Friday, October 29, 2010

#38 - "Small Package" and Big Procrastination

Small Package
6"x6" oil on linen panel

I am back and forth between the dogs and the beach cottages.  I'm enjoying both subjects.  I know I need  extra work to take to the Monpelier Hunt Races on November 6 for the Virginia Equine Artists Association booth.  I know, it is the equine artists' association.  But most horsey people also love their dogs, hence, small dog paintings!

But that really wasn't what I wanted to write about this morning.  Rather, procrastination has been on my mind lately.  I'll keep it short, don't worry!  I started the "100 Paintings in 100 Days" as a way of challenging myself to keep up with painting on a very regular basis.  I went along pretty well for a while, but lately have been pretty lax about it.  Sigh.  But, I decided to take my procrastination and look at it as part of the creative journey.  Below is a quote from the Robert Genn Twice-Weekly Letter :

"The game theorist and strategist Thomas C. Schelling suggested procrastination is not a personal weakness. It's more a function of the selves within ourselves who are actually at war with one another. For example, your long-term self says you're going to paint 100 paintings and get yourself a decent gallery. Next day your short-term self cuts in and has you alphabetizing everything in the spice cupboard or cleaning the lake. It's not you, it's your "divided self" that runs you off track and amok.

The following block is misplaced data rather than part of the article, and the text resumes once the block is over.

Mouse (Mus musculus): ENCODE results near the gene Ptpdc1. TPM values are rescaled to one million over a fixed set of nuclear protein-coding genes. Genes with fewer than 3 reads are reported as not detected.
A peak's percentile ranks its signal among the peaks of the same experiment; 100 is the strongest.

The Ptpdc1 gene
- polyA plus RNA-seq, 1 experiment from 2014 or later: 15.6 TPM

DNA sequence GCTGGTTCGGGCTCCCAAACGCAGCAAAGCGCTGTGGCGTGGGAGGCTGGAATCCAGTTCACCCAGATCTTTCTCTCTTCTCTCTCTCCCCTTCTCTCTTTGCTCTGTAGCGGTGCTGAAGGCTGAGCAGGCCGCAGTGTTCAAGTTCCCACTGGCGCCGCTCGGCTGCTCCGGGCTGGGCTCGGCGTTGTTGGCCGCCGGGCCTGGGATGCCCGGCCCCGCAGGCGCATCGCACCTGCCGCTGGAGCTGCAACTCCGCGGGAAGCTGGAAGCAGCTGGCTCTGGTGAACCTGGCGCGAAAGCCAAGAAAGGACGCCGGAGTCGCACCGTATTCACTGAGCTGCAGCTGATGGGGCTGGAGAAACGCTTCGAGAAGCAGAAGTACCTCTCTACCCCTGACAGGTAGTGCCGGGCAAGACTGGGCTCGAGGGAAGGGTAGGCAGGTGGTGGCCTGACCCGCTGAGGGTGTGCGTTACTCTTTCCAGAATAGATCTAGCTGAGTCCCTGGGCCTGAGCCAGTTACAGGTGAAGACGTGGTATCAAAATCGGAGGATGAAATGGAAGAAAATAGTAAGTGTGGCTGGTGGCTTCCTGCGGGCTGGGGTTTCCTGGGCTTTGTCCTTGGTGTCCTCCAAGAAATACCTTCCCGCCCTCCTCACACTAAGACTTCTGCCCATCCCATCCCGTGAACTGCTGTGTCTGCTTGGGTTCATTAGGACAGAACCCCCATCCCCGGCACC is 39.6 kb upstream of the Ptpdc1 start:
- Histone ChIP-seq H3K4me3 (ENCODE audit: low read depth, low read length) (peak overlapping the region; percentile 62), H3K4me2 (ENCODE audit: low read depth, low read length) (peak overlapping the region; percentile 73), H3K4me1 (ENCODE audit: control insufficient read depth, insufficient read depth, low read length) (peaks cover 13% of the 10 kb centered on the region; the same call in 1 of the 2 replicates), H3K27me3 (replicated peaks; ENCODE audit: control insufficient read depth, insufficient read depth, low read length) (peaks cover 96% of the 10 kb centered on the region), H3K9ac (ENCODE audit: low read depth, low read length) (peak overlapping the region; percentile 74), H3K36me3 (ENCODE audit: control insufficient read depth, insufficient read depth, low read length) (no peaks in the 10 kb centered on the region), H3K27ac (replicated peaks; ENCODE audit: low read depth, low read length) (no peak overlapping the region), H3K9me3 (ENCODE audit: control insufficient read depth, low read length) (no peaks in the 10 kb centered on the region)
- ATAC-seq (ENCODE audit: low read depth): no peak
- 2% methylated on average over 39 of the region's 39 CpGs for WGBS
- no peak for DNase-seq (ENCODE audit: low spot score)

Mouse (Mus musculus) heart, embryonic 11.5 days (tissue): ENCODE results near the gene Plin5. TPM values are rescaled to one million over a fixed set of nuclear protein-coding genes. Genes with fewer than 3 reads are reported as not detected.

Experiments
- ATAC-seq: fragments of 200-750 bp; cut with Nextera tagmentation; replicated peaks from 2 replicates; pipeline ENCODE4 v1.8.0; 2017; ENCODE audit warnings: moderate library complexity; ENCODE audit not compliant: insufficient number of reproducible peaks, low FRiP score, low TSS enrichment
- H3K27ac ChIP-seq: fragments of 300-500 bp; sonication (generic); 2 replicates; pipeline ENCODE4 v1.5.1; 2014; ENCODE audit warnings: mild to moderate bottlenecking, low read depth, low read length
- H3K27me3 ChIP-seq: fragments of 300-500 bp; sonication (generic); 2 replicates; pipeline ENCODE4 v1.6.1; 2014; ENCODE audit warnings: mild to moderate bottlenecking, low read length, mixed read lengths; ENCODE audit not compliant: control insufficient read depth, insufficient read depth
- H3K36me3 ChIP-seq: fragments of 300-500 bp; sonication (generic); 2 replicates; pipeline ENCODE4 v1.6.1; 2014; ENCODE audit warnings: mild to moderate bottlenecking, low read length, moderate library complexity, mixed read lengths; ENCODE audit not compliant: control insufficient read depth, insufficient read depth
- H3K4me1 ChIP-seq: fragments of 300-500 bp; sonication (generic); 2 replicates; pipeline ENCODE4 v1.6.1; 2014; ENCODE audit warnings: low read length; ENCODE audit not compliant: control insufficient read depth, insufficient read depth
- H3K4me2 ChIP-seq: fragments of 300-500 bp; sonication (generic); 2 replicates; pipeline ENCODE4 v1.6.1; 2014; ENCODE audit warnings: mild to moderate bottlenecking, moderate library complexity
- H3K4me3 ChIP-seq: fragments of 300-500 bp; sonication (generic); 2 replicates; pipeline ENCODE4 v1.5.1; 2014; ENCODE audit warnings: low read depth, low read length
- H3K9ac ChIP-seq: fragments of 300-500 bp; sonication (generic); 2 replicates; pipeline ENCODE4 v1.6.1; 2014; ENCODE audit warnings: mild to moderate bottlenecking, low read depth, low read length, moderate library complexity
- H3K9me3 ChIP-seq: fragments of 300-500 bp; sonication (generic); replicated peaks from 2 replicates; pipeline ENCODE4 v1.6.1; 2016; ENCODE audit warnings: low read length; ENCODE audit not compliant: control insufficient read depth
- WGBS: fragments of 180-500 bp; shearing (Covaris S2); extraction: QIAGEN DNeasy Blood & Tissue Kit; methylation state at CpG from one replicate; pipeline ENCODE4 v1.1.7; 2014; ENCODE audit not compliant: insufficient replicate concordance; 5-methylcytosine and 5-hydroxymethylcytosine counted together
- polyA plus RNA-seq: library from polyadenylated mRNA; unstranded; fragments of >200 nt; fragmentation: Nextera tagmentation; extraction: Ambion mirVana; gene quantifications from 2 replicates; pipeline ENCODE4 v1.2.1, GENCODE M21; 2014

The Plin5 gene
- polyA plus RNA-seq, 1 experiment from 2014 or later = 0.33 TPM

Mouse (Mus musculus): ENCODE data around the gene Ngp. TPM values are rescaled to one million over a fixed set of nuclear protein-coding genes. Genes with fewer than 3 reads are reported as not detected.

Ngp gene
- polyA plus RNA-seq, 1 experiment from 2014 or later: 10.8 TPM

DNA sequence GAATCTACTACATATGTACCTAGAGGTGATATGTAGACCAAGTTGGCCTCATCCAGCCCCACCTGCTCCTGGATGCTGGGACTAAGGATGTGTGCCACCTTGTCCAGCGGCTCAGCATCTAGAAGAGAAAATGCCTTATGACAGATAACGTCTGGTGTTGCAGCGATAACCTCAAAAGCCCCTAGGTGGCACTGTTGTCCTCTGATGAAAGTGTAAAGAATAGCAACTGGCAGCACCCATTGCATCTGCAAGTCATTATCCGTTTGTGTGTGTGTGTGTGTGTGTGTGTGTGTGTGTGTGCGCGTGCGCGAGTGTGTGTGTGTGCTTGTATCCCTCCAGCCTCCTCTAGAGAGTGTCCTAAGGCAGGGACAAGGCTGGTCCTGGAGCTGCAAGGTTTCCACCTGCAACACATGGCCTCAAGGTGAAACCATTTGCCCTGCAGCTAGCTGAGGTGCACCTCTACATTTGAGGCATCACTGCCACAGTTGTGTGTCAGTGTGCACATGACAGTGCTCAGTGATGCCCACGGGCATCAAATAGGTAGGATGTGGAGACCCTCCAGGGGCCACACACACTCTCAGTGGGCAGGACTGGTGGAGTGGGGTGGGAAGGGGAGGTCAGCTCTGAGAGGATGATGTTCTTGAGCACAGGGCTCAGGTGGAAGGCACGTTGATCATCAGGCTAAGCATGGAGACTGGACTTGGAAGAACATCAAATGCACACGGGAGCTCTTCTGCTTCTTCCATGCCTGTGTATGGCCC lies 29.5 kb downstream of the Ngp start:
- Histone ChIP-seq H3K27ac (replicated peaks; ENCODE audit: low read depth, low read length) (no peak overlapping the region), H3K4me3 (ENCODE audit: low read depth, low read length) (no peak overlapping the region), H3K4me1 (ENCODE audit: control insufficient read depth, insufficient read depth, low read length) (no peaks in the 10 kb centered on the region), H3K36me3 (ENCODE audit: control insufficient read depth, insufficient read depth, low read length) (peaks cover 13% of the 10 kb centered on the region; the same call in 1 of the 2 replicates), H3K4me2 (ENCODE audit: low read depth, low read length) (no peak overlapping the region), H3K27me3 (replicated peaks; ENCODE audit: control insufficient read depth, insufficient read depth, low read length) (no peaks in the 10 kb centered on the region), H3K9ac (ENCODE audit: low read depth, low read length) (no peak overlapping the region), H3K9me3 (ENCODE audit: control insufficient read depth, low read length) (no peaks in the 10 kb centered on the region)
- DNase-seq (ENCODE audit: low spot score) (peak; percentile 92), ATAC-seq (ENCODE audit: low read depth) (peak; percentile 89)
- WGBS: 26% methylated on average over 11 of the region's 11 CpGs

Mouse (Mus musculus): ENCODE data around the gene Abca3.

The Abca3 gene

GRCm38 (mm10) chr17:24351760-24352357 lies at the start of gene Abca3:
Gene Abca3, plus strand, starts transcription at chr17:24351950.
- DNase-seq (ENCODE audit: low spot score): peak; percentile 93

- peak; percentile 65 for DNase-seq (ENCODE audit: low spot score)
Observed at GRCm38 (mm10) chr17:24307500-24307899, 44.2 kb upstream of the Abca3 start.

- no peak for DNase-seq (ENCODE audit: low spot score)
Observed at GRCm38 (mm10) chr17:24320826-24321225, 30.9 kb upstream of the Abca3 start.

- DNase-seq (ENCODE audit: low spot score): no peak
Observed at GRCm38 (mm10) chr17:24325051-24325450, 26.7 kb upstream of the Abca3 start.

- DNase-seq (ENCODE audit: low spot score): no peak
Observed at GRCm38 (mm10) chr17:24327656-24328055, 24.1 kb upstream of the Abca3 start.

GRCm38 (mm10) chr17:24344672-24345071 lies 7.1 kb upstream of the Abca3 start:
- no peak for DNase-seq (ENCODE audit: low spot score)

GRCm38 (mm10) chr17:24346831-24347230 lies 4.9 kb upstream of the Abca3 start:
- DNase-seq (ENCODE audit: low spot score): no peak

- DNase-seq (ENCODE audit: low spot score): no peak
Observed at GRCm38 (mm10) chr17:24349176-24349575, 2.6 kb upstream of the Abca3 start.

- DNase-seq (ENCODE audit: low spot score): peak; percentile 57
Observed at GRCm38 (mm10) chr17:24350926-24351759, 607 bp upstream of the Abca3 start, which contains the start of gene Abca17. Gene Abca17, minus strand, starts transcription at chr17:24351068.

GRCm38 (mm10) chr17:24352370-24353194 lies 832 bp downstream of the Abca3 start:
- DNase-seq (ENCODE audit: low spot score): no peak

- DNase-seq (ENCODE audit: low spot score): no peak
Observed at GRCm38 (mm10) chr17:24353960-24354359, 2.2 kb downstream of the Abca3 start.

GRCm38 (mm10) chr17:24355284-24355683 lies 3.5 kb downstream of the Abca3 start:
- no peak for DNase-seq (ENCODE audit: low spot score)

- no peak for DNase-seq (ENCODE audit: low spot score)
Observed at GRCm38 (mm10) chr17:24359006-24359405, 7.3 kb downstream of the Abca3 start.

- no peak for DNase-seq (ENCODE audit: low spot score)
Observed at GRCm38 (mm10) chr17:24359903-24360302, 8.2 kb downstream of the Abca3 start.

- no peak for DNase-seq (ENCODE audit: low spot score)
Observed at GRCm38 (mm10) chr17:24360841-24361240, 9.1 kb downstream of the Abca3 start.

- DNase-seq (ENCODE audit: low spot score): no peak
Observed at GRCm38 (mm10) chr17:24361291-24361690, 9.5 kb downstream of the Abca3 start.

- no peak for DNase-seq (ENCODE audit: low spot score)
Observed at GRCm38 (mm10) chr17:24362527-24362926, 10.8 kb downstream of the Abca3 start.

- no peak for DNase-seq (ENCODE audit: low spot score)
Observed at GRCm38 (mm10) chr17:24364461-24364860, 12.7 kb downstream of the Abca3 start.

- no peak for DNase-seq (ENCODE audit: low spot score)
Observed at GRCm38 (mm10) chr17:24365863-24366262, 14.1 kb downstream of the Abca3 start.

Interestingly, the divided self also gives powerful creative input. Putting things off may not be all that bad. Getting a second opinion is certainly part of our game. A work of art well sat on may turn out better than one completed to a hasty schedule. While experts identify university professors as the top procrastinators, artists cannot be far behind. "

So, I guess I will spend today having a conversation with myself about my challenge.  I'm not giving up, simply re-evaluating it.  I will keep on, perhaps not quite making The Date of when the 100 paintings should reach their end.  

I'd love hearing your comments on what you think about procrastination.  If you will, post your comments here on the blog, as opposed to email.  That way we can all share your opinions and comments.  Thanks!


Tina Steele Lindsey said...

Our Sophie sits with her leg out like that on occasion, it cracks me up, so this one particularly is endearing ;-)

Bobbi Heath said...

I love this dog portrait, and hope you had a good time at the races.

As to procrastination, I also read Robert Genn's piece and started thinking about it. I think the value of procrastination is two-fold: it is a way of prioritization, those tasks which are always last usually do not get done; and it is a way of optimizing the amount of time spent on a given task, if you wait until the last minute you can't dawdle and have to do it efficiently. How does that relate to daily painting? I'm not sure. I enjoy it most when I paint on my way to work in the morning, it makes me happy all day to have started outside enjoying nature in may favorite way. I think framing is what I procrastinate on, since I don't enjoy it a bit. And my first two comments definitely apply!